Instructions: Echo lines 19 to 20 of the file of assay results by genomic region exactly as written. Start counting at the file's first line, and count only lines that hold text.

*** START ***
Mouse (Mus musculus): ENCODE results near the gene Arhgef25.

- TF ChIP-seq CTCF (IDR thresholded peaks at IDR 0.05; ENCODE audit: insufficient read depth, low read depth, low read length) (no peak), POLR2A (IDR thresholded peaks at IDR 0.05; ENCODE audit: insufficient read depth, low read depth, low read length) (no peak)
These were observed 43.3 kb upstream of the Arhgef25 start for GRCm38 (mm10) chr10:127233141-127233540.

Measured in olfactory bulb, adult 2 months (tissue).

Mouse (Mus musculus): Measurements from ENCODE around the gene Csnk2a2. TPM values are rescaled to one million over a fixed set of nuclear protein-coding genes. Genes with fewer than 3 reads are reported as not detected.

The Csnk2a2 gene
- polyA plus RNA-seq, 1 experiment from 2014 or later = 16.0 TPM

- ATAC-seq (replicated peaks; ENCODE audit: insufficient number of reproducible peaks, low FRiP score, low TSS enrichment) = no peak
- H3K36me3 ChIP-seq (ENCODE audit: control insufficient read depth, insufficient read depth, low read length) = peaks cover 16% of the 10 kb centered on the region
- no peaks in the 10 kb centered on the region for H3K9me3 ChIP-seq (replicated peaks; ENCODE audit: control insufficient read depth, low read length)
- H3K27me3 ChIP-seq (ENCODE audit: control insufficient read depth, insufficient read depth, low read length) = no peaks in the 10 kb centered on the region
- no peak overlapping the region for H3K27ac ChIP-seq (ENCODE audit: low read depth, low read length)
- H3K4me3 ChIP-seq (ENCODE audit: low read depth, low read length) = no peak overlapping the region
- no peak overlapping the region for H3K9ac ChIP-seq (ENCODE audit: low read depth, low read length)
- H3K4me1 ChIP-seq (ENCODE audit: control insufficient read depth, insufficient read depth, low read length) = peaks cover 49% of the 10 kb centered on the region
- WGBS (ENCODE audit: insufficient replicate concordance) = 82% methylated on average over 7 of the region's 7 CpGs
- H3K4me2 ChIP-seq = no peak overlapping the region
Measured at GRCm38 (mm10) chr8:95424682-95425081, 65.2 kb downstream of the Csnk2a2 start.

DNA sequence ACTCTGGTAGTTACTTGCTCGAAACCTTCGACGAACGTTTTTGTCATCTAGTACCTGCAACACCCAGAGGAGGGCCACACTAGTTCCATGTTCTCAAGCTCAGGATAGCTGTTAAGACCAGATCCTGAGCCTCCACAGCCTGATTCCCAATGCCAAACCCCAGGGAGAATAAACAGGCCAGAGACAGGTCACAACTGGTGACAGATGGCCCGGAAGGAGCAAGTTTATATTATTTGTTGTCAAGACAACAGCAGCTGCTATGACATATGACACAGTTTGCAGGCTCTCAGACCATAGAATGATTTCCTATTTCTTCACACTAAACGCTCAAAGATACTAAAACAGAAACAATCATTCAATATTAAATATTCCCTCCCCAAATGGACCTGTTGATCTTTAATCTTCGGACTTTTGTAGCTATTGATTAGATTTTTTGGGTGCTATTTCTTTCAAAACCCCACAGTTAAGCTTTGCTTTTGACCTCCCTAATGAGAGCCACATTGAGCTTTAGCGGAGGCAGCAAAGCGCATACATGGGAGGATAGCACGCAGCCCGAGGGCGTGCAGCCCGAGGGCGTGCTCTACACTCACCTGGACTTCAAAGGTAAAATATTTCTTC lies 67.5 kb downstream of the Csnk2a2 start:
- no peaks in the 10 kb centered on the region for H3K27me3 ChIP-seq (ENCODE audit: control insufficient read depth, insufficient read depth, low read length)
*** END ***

DNA sequence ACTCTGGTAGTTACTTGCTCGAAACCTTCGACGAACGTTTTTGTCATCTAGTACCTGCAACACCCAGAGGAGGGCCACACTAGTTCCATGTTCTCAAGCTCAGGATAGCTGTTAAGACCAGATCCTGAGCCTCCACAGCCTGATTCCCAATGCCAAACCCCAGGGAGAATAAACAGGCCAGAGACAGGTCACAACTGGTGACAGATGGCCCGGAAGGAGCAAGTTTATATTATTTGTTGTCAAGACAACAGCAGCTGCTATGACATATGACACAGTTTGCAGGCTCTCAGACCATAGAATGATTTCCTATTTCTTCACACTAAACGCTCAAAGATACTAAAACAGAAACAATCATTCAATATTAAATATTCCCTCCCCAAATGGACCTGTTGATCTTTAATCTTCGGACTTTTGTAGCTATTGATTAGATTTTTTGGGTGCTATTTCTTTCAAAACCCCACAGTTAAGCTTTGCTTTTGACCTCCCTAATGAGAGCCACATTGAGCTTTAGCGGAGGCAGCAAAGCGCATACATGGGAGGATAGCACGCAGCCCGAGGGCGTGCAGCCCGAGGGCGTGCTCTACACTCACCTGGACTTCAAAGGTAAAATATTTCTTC lies 67.5 kb downstream of the Csnk2a2 start:
- no peaks in the 10 kb centered on the region for H3K27me3 ChIP-seq (ENCODE audit: control insufficient read depth, insufficient read depth, low read length)